While, therefore, emphasising the validity of Ex. B-3, we have first of all to find out whether any such custom as pleaded by the plaintiffs can be recognised by a Court of law. No instance of a Court of law and justice having recognised the validity of the marriage of a person with his granddaughter has been brought to our notice. But the learned Subordinate Judge was of the opinion that in view of the oral evidence let in as well as the fact of the marriage of Ramaswami Reddiar with the fourth plaintiff, such a custom can be validly recognised. To say the least the alleged custom is revolting to all principles of morality, decency and eugenics. The marriage between a man and his daughter's daughter comes within the prohibited degrees of relationship as laid down in the Mitakshara which is to the effect that a man cannot marry a girl if their common ancestor being traced through his of her father is not beyond the seventh degree in the line of ascent from him or her or if their common ancestor being traced through the mother is not beyond the fifth degree in the line of ascent from him or her. Tested in that way there is no doubt, whatever, that the marriage is prohibited.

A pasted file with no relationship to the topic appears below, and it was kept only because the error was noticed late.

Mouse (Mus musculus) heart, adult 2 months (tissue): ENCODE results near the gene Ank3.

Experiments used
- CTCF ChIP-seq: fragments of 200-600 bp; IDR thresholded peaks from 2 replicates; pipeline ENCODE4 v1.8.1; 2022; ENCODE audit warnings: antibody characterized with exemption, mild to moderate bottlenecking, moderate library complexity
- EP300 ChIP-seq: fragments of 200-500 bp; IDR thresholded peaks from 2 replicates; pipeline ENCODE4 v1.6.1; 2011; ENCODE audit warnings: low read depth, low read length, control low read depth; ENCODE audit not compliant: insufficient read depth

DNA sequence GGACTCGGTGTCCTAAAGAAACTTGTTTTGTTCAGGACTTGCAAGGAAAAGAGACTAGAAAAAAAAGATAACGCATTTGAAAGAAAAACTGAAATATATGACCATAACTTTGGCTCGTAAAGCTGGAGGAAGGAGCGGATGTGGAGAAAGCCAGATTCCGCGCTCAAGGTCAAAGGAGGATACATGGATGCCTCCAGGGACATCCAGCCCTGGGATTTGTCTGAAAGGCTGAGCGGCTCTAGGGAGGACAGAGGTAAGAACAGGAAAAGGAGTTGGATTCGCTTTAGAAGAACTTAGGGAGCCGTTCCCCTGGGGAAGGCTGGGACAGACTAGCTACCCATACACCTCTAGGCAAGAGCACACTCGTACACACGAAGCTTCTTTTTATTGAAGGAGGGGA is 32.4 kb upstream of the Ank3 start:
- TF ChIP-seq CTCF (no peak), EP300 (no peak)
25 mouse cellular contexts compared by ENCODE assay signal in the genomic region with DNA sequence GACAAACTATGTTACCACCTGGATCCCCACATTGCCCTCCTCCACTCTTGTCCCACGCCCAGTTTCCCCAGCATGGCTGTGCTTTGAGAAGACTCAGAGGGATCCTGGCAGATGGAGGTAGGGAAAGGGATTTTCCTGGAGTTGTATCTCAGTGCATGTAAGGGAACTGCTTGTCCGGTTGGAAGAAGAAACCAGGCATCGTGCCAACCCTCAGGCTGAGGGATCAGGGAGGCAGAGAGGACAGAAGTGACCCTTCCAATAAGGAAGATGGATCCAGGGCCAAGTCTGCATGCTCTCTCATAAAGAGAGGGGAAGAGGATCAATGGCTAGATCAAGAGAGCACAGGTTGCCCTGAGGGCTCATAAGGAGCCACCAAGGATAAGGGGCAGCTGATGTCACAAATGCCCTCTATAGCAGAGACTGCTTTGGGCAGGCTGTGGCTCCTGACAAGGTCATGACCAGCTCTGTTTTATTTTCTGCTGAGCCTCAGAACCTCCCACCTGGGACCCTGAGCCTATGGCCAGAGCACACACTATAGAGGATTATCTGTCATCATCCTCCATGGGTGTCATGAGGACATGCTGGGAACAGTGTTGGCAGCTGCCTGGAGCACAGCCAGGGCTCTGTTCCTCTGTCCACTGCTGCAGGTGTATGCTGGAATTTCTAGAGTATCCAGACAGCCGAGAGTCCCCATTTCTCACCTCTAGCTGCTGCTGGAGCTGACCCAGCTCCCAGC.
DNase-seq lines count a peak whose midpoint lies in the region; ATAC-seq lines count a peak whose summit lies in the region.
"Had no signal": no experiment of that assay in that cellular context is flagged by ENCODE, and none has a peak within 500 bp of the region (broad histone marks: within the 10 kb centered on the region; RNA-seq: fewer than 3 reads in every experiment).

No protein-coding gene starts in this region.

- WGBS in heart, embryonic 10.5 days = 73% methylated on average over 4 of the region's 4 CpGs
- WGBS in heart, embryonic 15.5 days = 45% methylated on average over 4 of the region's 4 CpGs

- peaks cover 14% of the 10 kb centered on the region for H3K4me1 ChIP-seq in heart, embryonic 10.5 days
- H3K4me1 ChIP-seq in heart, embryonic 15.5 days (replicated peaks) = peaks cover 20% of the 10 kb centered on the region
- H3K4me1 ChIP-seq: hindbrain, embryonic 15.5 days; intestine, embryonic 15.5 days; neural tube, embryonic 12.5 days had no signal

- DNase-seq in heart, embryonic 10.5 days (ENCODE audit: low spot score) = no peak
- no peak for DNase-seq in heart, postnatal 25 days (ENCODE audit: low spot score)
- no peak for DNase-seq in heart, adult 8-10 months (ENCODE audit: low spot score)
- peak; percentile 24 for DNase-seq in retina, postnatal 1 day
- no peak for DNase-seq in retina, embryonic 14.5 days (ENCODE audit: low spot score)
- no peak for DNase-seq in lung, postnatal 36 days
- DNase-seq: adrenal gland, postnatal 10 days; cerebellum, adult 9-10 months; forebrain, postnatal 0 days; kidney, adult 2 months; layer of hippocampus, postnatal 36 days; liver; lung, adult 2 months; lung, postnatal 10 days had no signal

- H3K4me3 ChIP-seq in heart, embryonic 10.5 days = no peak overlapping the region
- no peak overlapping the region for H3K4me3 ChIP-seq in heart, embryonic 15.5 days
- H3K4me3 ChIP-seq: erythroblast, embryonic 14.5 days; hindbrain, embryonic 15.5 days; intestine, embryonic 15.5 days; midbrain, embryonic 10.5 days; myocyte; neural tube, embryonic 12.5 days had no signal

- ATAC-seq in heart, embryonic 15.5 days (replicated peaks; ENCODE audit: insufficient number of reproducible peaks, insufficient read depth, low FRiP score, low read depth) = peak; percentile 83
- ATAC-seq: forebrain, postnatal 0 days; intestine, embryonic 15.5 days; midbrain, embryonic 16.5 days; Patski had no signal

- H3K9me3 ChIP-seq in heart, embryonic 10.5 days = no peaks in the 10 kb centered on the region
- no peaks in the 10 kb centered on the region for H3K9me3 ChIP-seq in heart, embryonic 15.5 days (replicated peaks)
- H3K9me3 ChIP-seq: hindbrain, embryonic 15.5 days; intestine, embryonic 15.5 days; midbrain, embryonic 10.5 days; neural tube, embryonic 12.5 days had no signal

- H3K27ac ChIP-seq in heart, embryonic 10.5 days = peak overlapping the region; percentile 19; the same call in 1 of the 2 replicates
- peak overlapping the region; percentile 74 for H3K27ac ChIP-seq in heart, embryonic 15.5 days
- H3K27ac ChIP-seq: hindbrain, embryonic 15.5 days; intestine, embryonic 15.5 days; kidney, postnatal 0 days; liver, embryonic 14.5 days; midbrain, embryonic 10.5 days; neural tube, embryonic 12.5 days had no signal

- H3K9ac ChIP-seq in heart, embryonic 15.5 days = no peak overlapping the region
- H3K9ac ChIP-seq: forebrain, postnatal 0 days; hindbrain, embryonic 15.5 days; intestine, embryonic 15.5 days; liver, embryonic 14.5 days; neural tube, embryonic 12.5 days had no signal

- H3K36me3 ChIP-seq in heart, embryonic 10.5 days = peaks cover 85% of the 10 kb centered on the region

The question, therefore, is whether as stated by the learned Subordinate Judge, among the Reddiars of South India a man can validly marry his own daughter's daughter. The learned Subordinate Judge was inclined to think that in the present case the caste had accepted the marriage as a valid one and treated the parties thereto as members of the caste and that being so, the Court cannot declare such a marriage null and void. He relied upon the observations of this Court in Muthuswami Mudaliar v. Masilamani (33 Mad. 342), but we are not satisfied that there are any observations in that decision which would validate an incestuous marriage even if it is recognised by the caste or community. The learned Judge also refers to

'Castes and Tribes of Southern India by E. Thurston, Vol. III, 1909, and relies upon the passages at pages 239 and 240 for justifying his conclusion. The extract from the book is to the following effect: 'Among the Reddis of Tinnevelly' Dr. Shortt writes 'a young woman of sixteen or twenty years of age is frequently married to a boy of five or six years or even of a more tender age. After the marriage, she, the wife lives with some other man, a near relative on the maternal side, frequently an uncle and sometimes with the boy-husband's own father. The progeny so begotten, are affiliated on the boy-husband. When he comes of age he finds his wife an old woman and perhaps past child-bearing. So he, in his turn contracts a liaison with some other boy's wife and procreates children.'